We are doing it!

It takes some guts to say that you are going to sail from the Philippines to the Solomon Islands in a Polynesian sailing canoe, but actually doing it requires something completely different.. It requires faith! Faith and confirmation often goes hand in hand if you are walking in the right direction, and I have seen Gods faithfulness so many times in this journey. I will admit that I have had my doubts many times, but every time the challenges are blessings in disguise. Now we have officially set sail from the Philippines and are on our way to the Solomon Islands. The first major hurdle has been passed, and we are officially checked in to Indonesia, ready to continue the journey.

Leaving Philippines

Getting away from Philippines wasn’t easy. We had many major roadblocks that hindered us in launching and going. First a rotten and termite-eaten bulkhead that had to be rebuilt, then an engine that wouldn’t start. After launching, thinking we had fixed the engine, it decided to die completely, and we got going by sail only. I troubleshooted the engine myself and found that the CDI wasn’t working. I ordered a new part, and after a week of waiting we had the part and tested it. Incredibly it worked!! I have written a bit more of these accounts in my posts: Soon ready for launch! and Ready for departure! (They should automatically translate from Norwegian, but if they don’t click the English flag top right).

Speedy departure

We received the engine part on a Saturday. Sunday, we drove the boat two hours closer to town, and Monday I went to enquire about the check out process. Before I knew it, I had officially checked us out of the Philippines and we were out of there! We had another two hour motor to a nearby island, and from there we started our sail towards Indonesia for real the next day.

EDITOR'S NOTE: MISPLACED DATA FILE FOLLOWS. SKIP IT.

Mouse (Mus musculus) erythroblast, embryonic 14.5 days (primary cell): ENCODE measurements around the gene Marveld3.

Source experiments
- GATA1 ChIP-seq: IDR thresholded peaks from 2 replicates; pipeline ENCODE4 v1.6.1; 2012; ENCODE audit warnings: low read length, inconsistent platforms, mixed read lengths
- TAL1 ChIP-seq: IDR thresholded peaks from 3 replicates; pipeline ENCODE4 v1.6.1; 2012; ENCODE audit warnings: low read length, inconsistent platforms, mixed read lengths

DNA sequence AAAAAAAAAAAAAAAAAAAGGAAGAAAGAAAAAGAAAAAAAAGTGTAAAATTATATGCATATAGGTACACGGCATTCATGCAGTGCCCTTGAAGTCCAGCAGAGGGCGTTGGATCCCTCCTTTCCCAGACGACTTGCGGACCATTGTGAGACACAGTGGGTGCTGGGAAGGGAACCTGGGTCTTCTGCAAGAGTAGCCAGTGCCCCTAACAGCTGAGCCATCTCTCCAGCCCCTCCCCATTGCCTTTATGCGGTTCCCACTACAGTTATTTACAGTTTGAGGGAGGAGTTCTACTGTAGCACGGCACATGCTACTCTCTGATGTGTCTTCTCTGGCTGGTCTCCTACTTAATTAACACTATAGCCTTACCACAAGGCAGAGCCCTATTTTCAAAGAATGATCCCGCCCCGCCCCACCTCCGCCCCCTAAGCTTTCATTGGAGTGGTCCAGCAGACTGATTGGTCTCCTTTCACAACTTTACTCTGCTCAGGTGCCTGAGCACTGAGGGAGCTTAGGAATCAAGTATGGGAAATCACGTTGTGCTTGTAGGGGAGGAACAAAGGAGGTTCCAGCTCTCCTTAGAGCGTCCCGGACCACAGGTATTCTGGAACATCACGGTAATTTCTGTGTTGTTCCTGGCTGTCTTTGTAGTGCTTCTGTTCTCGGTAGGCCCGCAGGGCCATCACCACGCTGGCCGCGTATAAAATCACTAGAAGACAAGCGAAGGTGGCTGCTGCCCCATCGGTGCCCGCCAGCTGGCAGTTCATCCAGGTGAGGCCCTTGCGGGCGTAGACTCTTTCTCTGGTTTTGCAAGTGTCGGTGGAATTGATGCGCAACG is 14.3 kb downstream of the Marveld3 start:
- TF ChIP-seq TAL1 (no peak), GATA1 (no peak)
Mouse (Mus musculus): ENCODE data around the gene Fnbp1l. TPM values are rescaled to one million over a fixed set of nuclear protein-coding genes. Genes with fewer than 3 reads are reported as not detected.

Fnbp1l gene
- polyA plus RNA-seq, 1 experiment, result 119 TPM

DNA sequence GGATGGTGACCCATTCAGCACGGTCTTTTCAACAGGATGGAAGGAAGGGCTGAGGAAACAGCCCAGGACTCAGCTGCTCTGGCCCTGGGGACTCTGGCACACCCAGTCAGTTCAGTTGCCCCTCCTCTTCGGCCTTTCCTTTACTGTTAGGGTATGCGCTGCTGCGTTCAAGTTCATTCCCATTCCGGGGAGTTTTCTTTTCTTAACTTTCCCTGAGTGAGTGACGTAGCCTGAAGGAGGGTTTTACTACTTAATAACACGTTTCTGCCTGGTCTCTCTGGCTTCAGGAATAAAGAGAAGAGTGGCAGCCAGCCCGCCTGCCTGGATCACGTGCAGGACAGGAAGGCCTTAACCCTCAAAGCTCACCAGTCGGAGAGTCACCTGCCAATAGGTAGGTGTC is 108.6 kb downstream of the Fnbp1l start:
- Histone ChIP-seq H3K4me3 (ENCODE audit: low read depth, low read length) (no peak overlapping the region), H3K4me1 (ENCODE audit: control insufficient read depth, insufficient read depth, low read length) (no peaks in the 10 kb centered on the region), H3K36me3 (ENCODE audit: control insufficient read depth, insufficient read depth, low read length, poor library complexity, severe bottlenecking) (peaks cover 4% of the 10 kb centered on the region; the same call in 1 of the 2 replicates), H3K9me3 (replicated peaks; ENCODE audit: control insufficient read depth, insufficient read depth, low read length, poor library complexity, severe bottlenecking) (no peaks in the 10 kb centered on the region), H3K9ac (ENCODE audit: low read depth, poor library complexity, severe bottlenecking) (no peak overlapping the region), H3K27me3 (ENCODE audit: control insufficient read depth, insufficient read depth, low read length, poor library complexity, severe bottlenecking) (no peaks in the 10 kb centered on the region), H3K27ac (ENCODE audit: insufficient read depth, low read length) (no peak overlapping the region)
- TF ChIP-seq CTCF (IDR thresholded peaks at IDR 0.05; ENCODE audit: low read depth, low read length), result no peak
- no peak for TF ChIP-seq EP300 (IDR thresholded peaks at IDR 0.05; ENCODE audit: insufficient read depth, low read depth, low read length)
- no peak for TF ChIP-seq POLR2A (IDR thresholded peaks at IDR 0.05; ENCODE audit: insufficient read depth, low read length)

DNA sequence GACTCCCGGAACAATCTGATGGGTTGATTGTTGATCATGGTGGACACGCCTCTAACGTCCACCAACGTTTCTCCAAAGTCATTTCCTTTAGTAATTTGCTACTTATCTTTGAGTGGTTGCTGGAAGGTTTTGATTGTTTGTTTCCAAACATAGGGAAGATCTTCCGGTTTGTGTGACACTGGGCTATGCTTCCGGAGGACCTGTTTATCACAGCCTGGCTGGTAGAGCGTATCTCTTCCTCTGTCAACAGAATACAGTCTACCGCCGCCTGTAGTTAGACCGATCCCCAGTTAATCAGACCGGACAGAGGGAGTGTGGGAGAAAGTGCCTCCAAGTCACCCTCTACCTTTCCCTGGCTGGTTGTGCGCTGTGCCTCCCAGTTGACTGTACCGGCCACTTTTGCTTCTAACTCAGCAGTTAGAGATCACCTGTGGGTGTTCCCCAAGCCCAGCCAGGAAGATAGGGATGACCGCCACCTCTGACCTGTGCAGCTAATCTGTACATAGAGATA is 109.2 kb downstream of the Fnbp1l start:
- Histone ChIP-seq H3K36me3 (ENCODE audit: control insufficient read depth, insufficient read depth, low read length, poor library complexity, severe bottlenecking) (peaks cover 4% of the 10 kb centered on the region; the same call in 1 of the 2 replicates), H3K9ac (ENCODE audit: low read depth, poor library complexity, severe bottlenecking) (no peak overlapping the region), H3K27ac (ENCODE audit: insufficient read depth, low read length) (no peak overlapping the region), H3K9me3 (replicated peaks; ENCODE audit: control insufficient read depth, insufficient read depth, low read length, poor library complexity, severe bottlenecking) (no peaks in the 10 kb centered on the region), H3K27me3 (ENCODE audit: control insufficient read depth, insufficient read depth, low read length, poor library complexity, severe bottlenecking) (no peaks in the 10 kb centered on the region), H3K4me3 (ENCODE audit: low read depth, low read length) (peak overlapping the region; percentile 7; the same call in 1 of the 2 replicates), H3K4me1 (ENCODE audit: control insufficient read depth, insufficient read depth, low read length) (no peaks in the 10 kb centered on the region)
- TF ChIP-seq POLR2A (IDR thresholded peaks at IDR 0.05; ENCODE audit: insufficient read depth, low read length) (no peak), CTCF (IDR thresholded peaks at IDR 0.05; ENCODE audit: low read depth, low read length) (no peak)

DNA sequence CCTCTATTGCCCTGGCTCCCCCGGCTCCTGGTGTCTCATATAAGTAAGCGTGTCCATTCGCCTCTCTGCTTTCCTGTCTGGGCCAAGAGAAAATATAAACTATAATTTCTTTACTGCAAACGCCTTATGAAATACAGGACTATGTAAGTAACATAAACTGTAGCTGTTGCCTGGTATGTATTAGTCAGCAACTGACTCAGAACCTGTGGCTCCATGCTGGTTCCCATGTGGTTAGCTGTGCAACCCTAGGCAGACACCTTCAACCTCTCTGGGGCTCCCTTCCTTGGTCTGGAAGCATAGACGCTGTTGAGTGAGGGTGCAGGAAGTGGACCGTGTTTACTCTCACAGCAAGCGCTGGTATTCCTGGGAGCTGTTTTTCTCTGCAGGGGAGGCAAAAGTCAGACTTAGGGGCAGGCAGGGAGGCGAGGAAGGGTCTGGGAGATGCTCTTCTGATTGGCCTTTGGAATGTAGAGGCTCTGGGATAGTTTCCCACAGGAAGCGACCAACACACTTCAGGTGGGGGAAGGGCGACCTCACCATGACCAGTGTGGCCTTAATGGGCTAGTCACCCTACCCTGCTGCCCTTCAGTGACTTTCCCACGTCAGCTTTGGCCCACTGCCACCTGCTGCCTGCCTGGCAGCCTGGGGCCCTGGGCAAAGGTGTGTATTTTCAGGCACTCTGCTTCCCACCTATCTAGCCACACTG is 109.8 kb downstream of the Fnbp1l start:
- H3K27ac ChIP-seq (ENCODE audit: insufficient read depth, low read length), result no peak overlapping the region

We had spent one month on land, getting the boat ready. During this time we had a lot of rain and windy conditions on the way south, and leaving during this time would not be ideal. We launched the boat exactly one month after arriving Philippines. It basically stopped raining when we launched the boat, and we have barely seen any rain since. We spent two weeks on the water before the motor as finally fixed. Once the motor was running, we spent 2 days to check out of the Philippines.

One week to Indo

We had favorable conditions for our sail south to Indonesia, but man am I glad we had the motor! Even in the middle of Sarangani Strait, where wind and currents should be plentiful, we had to use our motor. Also, when passing behind islands, we lost the wind completely, and without the motor we could have spent hours, if not a whole day floating around , waiting for the wind to return. Instead, we could turn on the engine and run past the island for an hour or two and then resume our sail.

We had some amazing days of sailing in beautiful conditions and wonderful places. Most places we go to are «uncharted», in terms of finding anchorages at least. But thanks to the sailor community online, I have offline satellite images of the entire route we will be following, and from the images we are able to deduce where to anchor. The deepest spot ended up being in 26 meters in Biaro Island (new record for me), but we had calm conditions and I slept well. The most creative anchoring was in a tiny sandpatch on a reef outside Sarangani Island. You can see our route and follow our progress on our satellite tracker page here: share.garmin.com/G4A29

Officially in Indonesia

Checking into Indonesia was the big hurdle of this whole project. Getting all the right documents and equipment for this took a lot of work in the background over the past two years. Thankfully we had everything in order, and after a long process of 24 hours, we were finally checked into Indonesia! The process included a trip to the quarantine office to get a ship health book, to immigration to process our passports and get a departure clearance, then to customs to finalize the vessel declaration and have an inspection of the boat, then finally to the harbourmaster to get our vessel departure clearance. I knew that Indonesia is very bureaucratic, and that they love paperwork, but it still was a lot of waiting. Thankfully we had so much favor in the whole process, from meeting a honest local «fixer» within the first hour of arriving, to very helpful and kind officials in every office.

Keep moving!

By checking in to Indonesia, we also had to check out of this port, unless we wanted to do all the paperwork one more time. We decided to check out right away, giving ourselves 24 hours to leave. We are currently only 3 hours away from departure and I am sitting in a local Starbucks writing this update. We have been unsuccessful in getting an Indonesian SIM card, so I don’t know when the next update will be. Keep following us on the satellite tracker and we will keep you posted on instagram when we can. Follow me @e.andaas, Naomi @naomijgk and Vaka Hop’e @vaka_hope on instagram for the most up to date updates!

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